Politics

NDP renews push to get Trudeau government to end 'homophobic' blood donor policy

With COVID-19 causing a drop in blood donations, the NDP is renewing its push to end what it calls a "homophobic" policy that bans any man from donating blood if he's had sex with another man in the previous three months.

NDP MP Randall Garrison says the ban is discriminatory and unscientific

A man gives blood in Montreal on November 29, 2012. (Ryan Remiorz/Canadian Press)

With COVID-19 causing a drop in blood donations, the NDP is renewing its push to end what it calls a "homophobic" policy that bans any man from donating blood if he's had sex with another man in the previous three months.

NDP MP Randall Garrison tabled a motion to end the ban exactly six years ago. Today, he will table a similar motion, arguing that the pandemic has made expanding the donor pool more important than ever.

"We could make about five per cent, at least, more of the population eligible to donate at a time of great blood shortages," he said.

"And when we're trying to do research on COVID-19 and we need plasma donors who've recovered from COVID-19 — that is a very small category. To exclude anyone from that category during the crisis is a big mistake."

It is not a good feeling to be told that somehow your blood is not valuable ...- Michael Bach, Canadian Centre for Diversity and Inclusion

In 2015, the Liberals made an election campaign promise to end what they called the "discriminatory" ban on blood donations.

Since then, the government has reduced the blood donation waiting period for sexually active gay or bisexual men, or any other men who have had sex with men — first to one year, then to three months last year.

Garrison said the waiting period, and the ban itself, have no basis in science.

"Those are meaningless. When you talk about normal human sexual behaviour, saying someone has to be celibate for five years, one year, three months ... those are all pretty much the same," he said.

Catherine Lewis, a spokesperson for Canadian Blood Services, said 15 research projects funded by Health Canada are underway in partnership with Héma-Québec, a non-profit that supplies Quebec hospitals with blood products. The research projects are studying potential changes to donor eligibility rules and alternative screening approaches for blood and plasma donors.

No timeline for ending the ban

"We recognize that being turned away from donating blood can leave a donor feeling hurt and rejected, especially because blood donation is a purely altruistic gift," Lewis said. "And this can be compounded when we're engaging with a group that has experienced longstanding marginalization and stigma related to their sexuality.

"The research required to generate evidence-based changes to the eligibility criteria for blood donation is ongoing, and we hope to see further changes to the eligibility criteria for men who have sex with men in the upcoming years."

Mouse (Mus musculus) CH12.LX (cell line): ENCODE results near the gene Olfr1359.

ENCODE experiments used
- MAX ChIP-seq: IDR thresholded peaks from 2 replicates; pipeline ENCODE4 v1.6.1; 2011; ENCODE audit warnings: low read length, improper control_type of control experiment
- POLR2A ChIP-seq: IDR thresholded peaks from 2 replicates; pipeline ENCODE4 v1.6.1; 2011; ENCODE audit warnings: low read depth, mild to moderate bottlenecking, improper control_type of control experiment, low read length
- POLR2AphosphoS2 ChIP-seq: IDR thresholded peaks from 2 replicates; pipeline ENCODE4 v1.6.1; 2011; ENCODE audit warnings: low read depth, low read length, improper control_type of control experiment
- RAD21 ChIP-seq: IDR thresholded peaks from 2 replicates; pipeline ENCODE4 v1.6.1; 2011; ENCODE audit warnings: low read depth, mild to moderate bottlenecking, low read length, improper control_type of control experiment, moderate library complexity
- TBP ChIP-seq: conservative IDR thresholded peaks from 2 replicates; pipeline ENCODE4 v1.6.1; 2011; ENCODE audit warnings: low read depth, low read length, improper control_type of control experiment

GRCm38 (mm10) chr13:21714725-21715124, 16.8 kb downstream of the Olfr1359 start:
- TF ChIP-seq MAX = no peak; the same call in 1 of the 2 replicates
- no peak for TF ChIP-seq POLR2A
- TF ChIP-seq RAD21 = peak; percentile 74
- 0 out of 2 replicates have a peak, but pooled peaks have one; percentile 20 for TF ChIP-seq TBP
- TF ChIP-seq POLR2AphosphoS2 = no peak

Lewis said she could not predict when any changes to donor eligibility rules might be introduced.

Michael Bach, CEO of the Canadian Centre for Diversity and Inclusion, said he understands the need to exercise caution. But five years on from the Liberal election promise, he said, it seems that progress has slowed to a "snail's pace."

Bach, who is in a same-sex marriage, said it offends him that he's barred from giving blood while someone who may engage in high-risk behaviour is not.

'Desperate for donations'

He believes donor eligibility should be based on behaviour, not sexual orientation.

"It is not a good feeling to be told that somehow your blood is not valuable, even though Canadian Blood Services and Héma-Québec will tell you that they don't have enough blood in the system and they're desperate for donations," he said.

Canadian Blood Services said it's committed to being as "minimally restrictive" as possible while maintaining the safety of the blood supply. Any policy changes, it said, must be accepted by patient groups and approved by Health Canada.

In the early 1980s, about 2,000 Canadians were infected with HIV from tainted blood products. Thousands more were infected with hepatitis C. Although AIDS was first reported in Canada on March 27, 1982, it took three years for the Canadian Red Cross Society, which managed the nation's blood donation system at the time, to start screening for HIV.

A donor eligibility rule was introduced that excluded any man who'd had sex with a man — even once — from donating blood. The policy was embedded in Health Canada regulations in 1992.

Cole Davidson, spokesperson for Health Minister Patty Hajdu, said Canada now has one of the safest blood systems in the world.

"Working with Canadian Blood Services and Héma Quebec, we have been able to reduce the deferral period for donation to three months for men who have sex with men," he said.

"The finish line is within sight, and we'll keep working with Canadian Blood Services and Héma Quebec until we cross it."

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